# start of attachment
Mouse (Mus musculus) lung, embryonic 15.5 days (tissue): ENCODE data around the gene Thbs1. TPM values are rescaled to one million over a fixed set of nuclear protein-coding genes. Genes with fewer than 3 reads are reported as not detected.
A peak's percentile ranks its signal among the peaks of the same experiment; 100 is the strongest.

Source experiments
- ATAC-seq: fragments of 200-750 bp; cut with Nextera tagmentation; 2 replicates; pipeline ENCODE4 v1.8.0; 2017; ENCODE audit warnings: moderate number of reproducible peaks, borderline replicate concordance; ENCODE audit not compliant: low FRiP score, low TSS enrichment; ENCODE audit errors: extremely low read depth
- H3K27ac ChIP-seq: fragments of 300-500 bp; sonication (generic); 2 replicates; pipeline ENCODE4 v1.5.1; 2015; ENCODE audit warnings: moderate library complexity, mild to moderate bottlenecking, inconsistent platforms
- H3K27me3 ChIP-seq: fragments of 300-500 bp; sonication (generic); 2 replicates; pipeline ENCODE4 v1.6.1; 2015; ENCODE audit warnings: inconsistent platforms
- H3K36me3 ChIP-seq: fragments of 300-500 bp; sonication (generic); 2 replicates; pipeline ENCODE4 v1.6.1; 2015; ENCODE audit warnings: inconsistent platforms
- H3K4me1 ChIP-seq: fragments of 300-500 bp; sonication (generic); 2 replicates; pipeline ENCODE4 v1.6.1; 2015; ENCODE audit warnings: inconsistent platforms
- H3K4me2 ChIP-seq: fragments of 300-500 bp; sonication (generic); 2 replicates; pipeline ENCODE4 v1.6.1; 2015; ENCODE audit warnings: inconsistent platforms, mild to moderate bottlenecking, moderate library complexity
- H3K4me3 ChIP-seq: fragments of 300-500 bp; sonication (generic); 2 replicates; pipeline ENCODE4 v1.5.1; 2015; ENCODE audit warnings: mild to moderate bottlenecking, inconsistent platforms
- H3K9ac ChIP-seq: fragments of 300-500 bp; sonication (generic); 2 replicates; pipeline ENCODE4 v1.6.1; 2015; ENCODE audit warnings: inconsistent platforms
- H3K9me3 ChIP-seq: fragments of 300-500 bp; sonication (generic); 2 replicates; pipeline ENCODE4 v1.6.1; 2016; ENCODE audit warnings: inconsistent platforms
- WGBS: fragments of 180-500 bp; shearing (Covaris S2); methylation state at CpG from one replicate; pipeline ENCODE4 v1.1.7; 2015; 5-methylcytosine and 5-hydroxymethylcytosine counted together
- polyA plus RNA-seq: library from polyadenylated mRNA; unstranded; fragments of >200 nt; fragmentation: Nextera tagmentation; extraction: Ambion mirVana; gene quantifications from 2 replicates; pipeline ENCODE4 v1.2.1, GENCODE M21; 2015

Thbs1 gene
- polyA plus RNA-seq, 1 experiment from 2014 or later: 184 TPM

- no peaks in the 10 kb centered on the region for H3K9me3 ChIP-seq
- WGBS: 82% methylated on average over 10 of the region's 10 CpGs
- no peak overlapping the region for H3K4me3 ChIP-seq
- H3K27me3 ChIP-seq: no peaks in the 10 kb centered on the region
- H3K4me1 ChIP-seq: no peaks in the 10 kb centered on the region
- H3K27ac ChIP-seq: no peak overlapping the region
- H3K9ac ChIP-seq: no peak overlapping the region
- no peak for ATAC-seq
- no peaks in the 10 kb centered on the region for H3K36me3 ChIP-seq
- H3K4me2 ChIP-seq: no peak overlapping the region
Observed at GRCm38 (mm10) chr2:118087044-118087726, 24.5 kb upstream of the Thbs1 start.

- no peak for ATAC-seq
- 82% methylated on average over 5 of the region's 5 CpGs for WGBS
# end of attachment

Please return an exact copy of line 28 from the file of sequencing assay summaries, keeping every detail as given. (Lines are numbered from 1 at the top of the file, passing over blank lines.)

- no peak for ATAC-seq